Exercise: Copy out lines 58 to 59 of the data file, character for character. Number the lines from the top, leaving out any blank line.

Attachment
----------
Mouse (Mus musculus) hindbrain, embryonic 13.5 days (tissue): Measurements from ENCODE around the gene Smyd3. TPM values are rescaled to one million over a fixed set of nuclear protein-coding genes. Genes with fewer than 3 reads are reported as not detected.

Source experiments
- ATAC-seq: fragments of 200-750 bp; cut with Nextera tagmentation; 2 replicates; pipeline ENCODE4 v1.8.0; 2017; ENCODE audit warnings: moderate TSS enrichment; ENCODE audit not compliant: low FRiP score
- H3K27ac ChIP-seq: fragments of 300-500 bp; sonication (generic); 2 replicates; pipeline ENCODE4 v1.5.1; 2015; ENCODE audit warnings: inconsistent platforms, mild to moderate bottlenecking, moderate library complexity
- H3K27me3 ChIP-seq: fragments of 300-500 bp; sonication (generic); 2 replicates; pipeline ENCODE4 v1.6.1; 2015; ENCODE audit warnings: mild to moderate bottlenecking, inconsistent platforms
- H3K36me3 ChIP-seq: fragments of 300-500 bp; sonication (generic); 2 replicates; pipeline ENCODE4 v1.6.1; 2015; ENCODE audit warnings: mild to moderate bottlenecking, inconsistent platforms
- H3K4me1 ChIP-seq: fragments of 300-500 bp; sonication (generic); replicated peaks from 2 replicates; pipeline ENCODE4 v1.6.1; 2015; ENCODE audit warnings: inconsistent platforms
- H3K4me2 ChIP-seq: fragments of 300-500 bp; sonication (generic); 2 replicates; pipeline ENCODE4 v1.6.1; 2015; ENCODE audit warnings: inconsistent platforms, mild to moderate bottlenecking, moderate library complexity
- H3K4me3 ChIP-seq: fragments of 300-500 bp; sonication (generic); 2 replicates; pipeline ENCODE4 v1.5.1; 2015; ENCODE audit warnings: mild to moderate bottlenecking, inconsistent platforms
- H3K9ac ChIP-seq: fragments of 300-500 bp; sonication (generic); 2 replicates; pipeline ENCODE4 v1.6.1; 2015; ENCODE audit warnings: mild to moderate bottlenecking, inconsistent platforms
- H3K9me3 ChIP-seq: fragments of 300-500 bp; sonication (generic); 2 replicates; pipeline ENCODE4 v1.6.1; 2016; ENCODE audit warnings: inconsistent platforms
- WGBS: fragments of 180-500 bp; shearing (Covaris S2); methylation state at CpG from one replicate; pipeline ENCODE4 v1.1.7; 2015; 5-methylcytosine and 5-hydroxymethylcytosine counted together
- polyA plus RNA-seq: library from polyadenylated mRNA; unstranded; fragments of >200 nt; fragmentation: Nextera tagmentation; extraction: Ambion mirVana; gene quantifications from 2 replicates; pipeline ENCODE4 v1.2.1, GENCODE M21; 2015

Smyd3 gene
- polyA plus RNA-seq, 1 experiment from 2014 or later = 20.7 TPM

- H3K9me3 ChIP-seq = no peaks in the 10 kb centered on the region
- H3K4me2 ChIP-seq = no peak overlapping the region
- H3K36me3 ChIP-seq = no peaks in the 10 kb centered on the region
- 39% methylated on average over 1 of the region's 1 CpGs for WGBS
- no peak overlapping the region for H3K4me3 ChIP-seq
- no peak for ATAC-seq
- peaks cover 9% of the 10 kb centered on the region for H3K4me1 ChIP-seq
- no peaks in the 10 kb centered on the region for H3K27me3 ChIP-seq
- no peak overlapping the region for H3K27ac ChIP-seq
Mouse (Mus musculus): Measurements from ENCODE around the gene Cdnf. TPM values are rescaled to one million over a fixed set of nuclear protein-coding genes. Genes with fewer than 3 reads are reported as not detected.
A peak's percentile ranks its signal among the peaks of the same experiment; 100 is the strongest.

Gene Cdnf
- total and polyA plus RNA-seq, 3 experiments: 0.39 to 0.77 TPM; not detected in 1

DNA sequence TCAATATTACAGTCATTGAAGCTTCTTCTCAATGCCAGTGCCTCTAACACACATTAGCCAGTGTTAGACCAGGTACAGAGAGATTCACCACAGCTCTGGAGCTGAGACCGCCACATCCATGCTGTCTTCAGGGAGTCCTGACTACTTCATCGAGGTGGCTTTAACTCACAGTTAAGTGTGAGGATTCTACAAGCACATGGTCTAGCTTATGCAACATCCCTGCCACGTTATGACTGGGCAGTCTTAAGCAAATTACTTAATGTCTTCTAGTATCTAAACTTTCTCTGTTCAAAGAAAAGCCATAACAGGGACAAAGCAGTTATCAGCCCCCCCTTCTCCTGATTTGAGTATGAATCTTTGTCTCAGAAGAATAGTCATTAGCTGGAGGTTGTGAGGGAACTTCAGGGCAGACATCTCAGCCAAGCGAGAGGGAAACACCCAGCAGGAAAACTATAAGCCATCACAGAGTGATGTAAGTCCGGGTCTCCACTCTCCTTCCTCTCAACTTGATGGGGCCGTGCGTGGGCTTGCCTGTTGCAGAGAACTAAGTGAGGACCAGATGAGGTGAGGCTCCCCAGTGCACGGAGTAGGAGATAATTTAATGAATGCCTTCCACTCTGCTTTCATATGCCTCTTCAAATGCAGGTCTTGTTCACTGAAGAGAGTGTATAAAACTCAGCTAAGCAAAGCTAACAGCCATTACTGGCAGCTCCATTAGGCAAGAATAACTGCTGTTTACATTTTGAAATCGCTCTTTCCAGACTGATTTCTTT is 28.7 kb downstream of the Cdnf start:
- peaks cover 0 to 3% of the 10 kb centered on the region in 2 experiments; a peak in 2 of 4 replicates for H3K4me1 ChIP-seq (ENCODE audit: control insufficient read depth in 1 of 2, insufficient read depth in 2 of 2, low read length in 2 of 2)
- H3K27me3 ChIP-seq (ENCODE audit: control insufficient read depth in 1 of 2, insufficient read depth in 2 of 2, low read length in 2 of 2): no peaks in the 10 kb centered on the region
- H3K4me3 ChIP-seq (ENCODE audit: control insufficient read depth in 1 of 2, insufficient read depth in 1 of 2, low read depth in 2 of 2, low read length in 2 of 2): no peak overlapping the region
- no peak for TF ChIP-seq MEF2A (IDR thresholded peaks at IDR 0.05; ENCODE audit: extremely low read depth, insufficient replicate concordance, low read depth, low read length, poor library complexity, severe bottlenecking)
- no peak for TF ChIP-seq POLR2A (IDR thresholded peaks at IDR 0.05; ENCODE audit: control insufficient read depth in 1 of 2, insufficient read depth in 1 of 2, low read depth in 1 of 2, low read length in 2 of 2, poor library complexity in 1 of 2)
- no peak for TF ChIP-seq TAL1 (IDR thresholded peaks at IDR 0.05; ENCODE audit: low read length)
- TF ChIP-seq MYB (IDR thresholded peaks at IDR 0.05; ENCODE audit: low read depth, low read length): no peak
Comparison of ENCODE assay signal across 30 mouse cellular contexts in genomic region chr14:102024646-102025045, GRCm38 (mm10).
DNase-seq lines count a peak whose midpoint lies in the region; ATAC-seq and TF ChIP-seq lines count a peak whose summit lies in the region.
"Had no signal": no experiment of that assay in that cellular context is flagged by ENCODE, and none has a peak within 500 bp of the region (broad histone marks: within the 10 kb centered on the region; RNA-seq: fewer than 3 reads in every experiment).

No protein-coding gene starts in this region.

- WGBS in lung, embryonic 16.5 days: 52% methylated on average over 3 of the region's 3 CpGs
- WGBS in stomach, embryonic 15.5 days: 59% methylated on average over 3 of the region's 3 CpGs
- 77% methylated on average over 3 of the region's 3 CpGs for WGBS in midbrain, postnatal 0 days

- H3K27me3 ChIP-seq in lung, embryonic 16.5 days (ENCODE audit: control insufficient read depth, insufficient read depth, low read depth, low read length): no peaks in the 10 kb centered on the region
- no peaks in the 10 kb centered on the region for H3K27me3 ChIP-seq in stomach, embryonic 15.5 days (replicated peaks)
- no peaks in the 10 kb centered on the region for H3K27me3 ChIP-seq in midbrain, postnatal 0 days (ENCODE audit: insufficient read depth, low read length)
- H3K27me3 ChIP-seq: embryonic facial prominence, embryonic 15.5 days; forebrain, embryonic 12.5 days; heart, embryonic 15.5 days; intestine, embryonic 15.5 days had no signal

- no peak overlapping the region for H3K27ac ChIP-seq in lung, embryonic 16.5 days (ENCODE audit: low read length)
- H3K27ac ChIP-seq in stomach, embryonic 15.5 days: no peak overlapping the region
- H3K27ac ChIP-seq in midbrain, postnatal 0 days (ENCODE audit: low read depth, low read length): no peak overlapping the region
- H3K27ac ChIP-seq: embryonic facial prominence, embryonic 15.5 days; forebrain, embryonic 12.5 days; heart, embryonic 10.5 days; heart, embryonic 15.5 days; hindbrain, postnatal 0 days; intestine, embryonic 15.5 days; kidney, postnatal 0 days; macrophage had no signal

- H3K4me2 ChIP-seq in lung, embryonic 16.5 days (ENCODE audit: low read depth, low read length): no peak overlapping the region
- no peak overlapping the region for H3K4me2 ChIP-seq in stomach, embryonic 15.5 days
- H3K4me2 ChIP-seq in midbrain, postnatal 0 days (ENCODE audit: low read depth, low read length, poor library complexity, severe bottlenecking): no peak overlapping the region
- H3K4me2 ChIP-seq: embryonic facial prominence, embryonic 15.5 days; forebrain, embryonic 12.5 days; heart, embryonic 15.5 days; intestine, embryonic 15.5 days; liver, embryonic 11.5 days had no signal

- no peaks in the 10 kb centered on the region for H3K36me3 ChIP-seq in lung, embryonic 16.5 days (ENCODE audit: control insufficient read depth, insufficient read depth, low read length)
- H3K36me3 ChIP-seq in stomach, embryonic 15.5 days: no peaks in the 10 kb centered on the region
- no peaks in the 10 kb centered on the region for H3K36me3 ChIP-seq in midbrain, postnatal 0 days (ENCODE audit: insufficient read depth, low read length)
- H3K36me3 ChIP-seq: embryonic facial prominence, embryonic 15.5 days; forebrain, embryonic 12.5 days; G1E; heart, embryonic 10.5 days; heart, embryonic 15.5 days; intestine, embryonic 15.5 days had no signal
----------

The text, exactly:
- no peaks in the 10 kb centered on the region for H3K36me3 ChIP-seq in midbrain, postnatal 0 days (ENCODE audit: insufficient read depth, low read length)
- H3K36me3 ChIP-seq: embryonic facial prominence, embryonic 15.5 days; forebrain, embryonic 12.5 days; G1E; heart, embryonic 10.5 days; heart, embryonic 15.5 days; intestine, embryonic 15.5 days had no signal